How's this for a dilemma? A parents' group is campaigning to send its sons to a flourishing local school. If it succeeds, however, the performance of the school could be impaired.
This is the frequently recurring conundrum that surrounds Notre Dame High School in the West End of Glasgow, as successive groups of parents whose sons go to a feeder primary challenge the council to change the entry requirements of Scotland's last remaining state-run girls’ school.
Single-sex schools might sound like an anachronism left over from the Victorians, not fit for purpose in the 21st century – but the uncomfortable truth is that they work. For girls anyway. Again and again, studies have backed this up. In 2016, for example, education data analysts SchoolDash looked at GCSE results, and found that girls in these schools were doing better than their co-ed sisters, even after taking into account other factors such as the high number of single-sex grammar schools.
It is not just how these pupils perform in exams, though. Former US first lady Michelle Obama launched her “Let Girls Learn” global campaign at Mulberry School for Girls in Tower Hamlets, East London, and praised the school for its inspirational qualities as well as its ability to instil confidence in its female cohort. It seems shortsighted, to say the least, to attempt to alter the DNA of its only state-run equivalent in Scotland, when there are a number of good alternatives nearby.
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As further research into the brain reveals more details about how we learn, it becomes clear that different genders learn differently. With the number of single-gender schools falling to a fraction of what it was just a few decades ago, the slow erosion of these institutions might not be as forward-thinking as first thought. The majority of the remaining schools are in the private sector, where, I imagine, financial concerns have not forced them to maximise capacity as has occurred in the state sector.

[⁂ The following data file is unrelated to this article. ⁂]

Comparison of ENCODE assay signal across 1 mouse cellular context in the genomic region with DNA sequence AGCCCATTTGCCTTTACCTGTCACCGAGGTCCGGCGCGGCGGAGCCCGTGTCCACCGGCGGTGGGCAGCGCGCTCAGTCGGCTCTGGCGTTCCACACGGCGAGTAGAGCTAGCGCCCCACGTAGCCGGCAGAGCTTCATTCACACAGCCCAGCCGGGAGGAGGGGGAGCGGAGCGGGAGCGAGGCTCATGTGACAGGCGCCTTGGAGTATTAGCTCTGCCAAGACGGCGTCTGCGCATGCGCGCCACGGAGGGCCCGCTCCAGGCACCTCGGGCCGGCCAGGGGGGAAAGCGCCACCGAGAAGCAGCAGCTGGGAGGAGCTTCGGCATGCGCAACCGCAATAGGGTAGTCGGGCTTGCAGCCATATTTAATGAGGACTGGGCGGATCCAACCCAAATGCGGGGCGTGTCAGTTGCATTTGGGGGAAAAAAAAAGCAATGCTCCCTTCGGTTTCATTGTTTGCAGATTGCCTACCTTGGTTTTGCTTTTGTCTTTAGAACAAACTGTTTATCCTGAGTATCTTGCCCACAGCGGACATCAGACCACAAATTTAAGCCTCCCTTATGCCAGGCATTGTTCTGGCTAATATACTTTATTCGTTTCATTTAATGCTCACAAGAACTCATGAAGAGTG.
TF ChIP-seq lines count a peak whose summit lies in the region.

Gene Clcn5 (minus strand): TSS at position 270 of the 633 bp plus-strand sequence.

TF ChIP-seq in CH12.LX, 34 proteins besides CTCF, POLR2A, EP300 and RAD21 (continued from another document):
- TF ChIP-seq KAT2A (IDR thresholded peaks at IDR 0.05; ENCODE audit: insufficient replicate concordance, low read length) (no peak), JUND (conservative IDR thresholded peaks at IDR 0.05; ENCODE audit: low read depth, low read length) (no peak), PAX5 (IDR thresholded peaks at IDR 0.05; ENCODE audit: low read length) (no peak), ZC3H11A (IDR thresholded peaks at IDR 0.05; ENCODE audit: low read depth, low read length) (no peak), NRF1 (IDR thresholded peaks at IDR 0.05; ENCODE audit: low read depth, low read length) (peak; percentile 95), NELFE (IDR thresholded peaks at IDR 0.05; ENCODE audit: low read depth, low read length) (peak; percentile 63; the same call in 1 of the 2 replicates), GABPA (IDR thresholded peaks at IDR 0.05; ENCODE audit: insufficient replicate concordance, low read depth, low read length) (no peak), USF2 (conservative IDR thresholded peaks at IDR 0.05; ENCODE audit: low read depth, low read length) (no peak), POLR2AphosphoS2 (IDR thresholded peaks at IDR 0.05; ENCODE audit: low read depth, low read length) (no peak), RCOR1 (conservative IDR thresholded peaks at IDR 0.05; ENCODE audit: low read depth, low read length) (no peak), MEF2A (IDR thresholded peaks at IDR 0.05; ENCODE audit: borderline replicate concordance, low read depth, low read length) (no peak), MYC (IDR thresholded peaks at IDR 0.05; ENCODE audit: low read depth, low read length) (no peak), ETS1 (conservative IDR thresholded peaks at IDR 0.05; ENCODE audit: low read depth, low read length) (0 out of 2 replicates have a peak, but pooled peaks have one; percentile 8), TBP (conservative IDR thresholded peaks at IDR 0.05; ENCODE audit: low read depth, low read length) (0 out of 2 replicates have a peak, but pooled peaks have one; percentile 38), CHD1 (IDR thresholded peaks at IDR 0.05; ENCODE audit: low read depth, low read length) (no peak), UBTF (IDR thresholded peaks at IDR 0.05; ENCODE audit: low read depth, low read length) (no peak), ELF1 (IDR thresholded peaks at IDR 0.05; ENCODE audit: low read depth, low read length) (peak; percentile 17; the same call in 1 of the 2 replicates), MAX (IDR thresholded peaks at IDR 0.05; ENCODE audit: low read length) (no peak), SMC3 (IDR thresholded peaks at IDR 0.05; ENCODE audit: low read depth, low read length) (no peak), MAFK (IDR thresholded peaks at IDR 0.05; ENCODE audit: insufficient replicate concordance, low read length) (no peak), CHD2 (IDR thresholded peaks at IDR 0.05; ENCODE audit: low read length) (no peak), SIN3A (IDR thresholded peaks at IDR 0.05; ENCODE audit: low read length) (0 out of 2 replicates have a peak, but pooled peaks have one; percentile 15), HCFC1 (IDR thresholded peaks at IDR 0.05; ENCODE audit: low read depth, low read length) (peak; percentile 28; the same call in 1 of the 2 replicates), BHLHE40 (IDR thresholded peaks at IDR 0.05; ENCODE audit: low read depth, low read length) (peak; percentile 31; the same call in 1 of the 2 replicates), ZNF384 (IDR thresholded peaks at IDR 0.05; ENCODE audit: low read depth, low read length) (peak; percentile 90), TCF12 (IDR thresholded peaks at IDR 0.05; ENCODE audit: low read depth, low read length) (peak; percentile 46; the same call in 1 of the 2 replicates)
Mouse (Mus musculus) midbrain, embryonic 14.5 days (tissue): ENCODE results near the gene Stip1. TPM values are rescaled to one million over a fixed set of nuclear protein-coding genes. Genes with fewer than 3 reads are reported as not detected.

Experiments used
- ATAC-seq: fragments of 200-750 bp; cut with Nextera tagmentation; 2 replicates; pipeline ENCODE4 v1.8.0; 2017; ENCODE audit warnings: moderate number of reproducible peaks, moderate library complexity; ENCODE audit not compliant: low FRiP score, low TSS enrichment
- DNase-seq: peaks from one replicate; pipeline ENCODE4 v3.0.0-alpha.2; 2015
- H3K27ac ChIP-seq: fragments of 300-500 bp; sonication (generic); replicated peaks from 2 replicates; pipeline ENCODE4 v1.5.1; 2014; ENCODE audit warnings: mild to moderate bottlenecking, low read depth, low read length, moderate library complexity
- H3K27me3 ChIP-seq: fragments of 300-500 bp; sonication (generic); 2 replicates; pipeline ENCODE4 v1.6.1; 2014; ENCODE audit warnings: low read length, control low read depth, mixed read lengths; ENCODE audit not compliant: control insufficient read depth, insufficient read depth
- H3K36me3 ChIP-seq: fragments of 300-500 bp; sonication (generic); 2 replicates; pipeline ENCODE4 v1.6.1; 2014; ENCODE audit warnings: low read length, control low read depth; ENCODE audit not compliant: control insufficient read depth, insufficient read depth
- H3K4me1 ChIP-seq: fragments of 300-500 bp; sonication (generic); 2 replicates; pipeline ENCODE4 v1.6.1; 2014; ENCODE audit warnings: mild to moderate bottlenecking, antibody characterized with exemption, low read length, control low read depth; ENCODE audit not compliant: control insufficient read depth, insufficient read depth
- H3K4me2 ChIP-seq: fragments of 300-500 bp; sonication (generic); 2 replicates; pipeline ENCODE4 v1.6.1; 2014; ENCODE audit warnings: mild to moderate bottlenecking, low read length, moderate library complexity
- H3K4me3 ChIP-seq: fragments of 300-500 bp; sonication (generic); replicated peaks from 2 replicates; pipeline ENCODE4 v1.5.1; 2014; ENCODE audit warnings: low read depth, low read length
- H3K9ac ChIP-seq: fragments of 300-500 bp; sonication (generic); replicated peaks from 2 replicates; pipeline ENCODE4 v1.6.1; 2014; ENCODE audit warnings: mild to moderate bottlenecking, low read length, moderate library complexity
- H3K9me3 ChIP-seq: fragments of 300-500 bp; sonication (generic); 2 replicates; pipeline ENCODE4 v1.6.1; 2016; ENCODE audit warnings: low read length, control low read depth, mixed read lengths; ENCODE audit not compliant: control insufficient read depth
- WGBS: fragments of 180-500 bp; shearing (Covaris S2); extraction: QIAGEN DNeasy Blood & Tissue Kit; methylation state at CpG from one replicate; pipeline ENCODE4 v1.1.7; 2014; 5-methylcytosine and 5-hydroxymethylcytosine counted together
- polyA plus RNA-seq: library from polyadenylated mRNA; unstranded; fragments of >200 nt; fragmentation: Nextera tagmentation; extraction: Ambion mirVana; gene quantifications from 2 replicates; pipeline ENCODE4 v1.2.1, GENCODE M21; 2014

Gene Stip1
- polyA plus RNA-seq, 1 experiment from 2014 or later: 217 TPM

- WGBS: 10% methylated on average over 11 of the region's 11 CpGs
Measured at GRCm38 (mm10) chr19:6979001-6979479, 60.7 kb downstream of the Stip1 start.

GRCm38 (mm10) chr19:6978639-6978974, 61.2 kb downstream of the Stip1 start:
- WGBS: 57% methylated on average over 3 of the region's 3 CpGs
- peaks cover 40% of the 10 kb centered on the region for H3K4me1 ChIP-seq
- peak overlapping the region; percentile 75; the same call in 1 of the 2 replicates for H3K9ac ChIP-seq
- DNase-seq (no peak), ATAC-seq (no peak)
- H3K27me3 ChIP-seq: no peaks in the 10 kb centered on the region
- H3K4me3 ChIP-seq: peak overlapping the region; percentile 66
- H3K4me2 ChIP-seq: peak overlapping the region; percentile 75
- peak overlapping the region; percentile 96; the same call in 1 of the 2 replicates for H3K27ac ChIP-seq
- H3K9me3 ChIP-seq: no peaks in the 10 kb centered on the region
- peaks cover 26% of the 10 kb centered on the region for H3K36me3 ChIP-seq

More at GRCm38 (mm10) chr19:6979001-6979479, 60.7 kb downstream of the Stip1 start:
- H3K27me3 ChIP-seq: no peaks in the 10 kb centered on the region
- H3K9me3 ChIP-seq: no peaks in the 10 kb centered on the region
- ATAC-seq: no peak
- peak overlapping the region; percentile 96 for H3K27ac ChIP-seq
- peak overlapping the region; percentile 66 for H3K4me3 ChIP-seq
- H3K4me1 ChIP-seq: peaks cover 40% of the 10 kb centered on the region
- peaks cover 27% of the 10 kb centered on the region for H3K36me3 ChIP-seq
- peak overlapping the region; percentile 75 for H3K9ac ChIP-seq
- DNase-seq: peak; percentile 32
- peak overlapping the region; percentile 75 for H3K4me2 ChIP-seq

The positive impact of single-sex schools
Learning in an environment where the brain is not imbalanced by hormonal urges to impress the opposite sex by being too cool to try in class, or is distracted by juvenile antics, has to be an advantage. And, unfortunately, teachers are not immune to male favouritism, even at a subconscious level. While boys are more likely to call out an answer in the classroom, the teacher is more likely to accept their answer than a girl shouting out who would typically be told to raise her hand. Boys also tend to receive more praise than their female counterparts.
The Victorian era may well deserve its reputation for being a repressive society – but the Victorians did actually get some things right. The practice of separating boys and girls at school might have been instigated for reasons of moral prurience, but the by-product has been to create environments that allow girls to achieve their potential.
A progressive government, therefore, might actually think about expanding single-sex provision, offering this choice to far more girls and boys across the country.
Gordon Cairns is a teacher of English in Scotland